One of the seven functions of the Street Department is to be responsible for the City's Urban Forestry Program. If you would like to plant, remove, or maintain trees or shrubs in City rights-of-way, please complete and submit this application. As part of the Urban Forestry Program the Street Department maintains a Leaf and Brush Removal Service for City lots.
Landscaping, Shrub and Tree Planting and Removal Policy
Approved by resolution of the City Council on October 16, 2012.
This policy is intended to regulate the planting and removal of landscaping, shrubs and trees within public street rights-of-way in the City, and to preserve, protect and enhance valuable resources entrusted to its citizens. To protect the health, safety and welfare of its citizens, to establish standards limiting the removal of, and insuring the replacement of landscaping, shrubs and trees sufficient to safeguard the ecological and aesthetic environment necessary for the City. To provide protective regulations against hazardous trees and diseased trees or shrubs; to control activities relative to trees and plantings within the public street rights-of-way of the City; to establish regulations and procedures for the planting and/or removal of landscaping, shrubs or trees located on public street rights-of-way.
The tree canopy contributes to the visual character of the city and trees are important natural resources and assets of the City. Therefore, every effort must be made to ensure that only the minimum numbers of trees are removed prior to construction of new structures, or alterations/additions to existing structures and in other approved circumstances. It is the intent of this chapter that a permit should not be granted for the removal of a tree where a reasonable alternative design solution exists that is consistent with the use of the property.
It is the policy of the City to remove trees and shrubs in the right-of-way which are diseased, dead, or a threat to public safety. Such trees and shrubs shall be removed by the City or its agent during a schedule of the City's choice and is subject to funding availability. Stumps generated from the removal of said trees and shrubs shall likewise be removed.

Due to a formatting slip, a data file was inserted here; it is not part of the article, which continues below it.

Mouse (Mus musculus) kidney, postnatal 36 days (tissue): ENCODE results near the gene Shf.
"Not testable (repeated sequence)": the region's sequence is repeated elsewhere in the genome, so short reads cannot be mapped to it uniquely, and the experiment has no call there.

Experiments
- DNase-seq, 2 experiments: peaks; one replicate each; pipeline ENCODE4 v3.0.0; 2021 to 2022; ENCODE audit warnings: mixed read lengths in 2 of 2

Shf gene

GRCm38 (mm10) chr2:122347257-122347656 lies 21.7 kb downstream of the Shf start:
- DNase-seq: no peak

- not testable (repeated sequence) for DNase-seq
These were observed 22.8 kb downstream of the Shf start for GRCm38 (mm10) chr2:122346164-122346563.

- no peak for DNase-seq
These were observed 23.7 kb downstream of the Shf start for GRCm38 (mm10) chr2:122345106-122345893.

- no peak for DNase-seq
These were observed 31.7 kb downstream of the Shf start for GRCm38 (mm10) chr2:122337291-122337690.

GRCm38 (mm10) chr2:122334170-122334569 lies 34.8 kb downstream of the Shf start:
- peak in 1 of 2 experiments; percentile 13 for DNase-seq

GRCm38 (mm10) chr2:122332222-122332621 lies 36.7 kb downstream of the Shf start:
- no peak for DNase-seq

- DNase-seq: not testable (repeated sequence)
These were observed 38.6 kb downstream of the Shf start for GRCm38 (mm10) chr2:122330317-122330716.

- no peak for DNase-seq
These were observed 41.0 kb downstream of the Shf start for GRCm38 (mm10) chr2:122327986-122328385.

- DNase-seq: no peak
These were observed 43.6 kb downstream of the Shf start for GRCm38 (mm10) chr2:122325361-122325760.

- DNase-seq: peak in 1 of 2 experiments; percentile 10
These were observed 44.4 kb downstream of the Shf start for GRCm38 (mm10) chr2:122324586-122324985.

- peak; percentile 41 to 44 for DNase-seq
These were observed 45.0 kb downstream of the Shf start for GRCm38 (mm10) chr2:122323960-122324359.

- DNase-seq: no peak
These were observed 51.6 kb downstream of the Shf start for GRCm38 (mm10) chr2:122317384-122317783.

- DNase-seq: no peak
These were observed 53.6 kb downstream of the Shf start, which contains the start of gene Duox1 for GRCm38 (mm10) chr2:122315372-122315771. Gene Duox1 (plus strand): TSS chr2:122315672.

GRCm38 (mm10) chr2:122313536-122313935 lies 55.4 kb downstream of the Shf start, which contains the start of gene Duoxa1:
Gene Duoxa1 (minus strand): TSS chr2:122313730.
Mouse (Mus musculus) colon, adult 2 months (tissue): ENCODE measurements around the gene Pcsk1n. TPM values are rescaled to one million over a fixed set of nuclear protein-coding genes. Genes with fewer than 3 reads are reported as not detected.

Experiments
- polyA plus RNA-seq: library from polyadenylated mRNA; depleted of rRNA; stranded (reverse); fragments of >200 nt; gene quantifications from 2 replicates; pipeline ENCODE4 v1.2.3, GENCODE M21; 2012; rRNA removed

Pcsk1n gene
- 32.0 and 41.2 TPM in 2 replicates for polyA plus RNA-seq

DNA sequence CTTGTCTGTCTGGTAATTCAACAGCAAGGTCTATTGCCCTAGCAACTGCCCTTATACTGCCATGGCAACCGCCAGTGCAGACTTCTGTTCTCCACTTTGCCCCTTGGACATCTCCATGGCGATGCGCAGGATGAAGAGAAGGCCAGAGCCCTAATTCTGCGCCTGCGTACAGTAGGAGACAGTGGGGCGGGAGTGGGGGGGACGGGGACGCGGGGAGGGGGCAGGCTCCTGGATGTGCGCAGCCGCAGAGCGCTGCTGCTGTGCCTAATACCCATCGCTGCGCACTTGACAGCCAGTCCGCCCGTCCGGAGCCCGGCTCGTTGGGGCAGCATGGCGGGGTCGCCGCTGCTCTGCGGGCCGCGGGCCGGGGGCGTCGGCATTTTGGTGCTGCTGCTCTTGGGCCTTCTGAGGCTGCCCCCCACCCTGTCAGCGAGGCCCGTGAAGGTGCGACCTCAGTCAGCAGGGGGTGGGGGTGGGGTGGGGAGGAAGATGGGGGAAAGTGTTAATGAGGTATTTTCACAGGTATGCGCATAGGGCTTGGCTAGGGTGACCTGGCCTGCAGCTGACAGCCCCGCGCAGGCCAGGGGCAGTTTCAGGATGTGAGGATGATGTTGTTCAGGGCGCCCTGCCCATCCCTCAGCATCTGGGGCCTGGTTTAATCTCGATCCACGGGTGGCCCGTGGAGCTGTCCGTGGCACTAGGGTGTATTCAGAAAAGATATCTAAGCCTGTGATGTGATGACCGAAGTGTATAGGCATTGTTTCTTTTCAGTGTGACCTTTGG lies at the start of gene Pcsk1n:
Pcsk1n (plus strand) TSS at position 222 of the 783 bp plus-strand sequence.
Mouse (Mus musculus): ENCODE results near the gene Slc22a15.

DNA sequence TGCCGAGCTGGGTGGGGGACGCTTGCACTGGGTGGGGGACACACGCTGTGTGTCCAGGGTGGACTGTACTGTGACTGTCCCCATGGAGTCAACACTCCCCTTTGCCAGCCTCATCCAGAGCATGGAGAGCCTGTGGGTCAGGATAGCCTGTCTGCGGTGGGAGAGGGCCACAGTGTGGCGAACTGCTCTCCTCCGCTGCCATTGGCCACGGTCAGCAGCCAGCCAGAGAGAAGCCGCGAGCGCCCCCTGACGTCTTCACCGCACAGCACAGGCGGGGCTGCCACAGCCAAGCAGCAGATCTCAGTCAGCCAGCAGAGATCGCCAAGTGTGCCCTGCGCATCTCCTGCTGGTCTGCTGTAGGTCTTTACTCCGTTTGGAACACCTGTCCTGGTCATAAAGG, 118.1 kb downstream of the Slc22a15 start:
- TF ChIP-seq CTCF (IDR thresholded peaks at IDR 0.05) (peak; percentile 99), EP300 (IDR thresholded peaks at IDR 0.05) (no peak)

Final determination as to whether a tree or shrub is diseased, dead or a threat to public safety shall be made by the City Manager or designated personnel. Please contact Tony Ashbaugh at 269-469-2781 to report a tree in the right-of-way which is diseased, dead, or a threat to public safety.
The City, or contractor for the City, may plant trees and shrubs in the right-of-way, at the direction of the City Manager or designated personnel, in accordance with the criteria below.
Trees and shrubs planted in the right-of-way shall be of native species.
Wherever overhead utility lines are present, trees or shrubs planted in the right-of-way must be of a species with a mature growth height that is not expected to generate limbs which, if separated from the tree, would likely cause damage to those overhead utility lines.
A permit is required and the application is available at City Hall or online at cityofnewbuffalo.org.
Recommended Native Tree Species
In addition to native shrubs, native tree species suitable to be planted under utility lines include:
[* Hawthorn (Crataegus spp.) includes various native Hawthorns, such as:
Here is a list of other tree species native to Berrien County. These species grow too tall to be placed under utility lines, but they could be planted in other locations:
- Beech, American (Fagus grandifolia)
- Birch, Paper (Betula papyrifera)
- Birch, River (Betula nigra)
- Blackgum (Nyssa sylvatica)
- Cedar, Eastern Red (Juniperus virginiana)
- Cedar, Northern White/ Arborvitae (Thuja occidentalis)
- Cherry, Black (Prunus serotina)
- Hackberry, Common (Celtis occidentalis)
- Honeylocust (Gleditsia triacanthos)
- Hop-Hornbeam/ Ironwood (Ostrya virginiana)
- Linden/ Basswood (Tilia americana)
- Maple, Red (Acer rubrum)
- Maple, Sugar (Acer saccharum)
- Oak, Bur (Quercus macrocarpa)
- Oak, Chinkapin (Quercus muehlenbergii)
- Oak, Pin (Quercus palustris)
- Oak, Red (Quercus rubra)
- Oak, Swamp White (Quercus bicolor)
- Oak, White (Quercus alba)
- Pine, Red (Pinus resinosa)
- Pine, White (Pinus strobes)
- Tulip Tree/ Tulip Poplar (Liriodendron tulipifera)
Please note that some native tree species are not included on the list above due to known tree disease problems (elm,) tree pest problems (ash,) for being poisonous (chokecherry, Kentucky Coffeetree,) and for other problems.
This page last updated on 4/15/2016.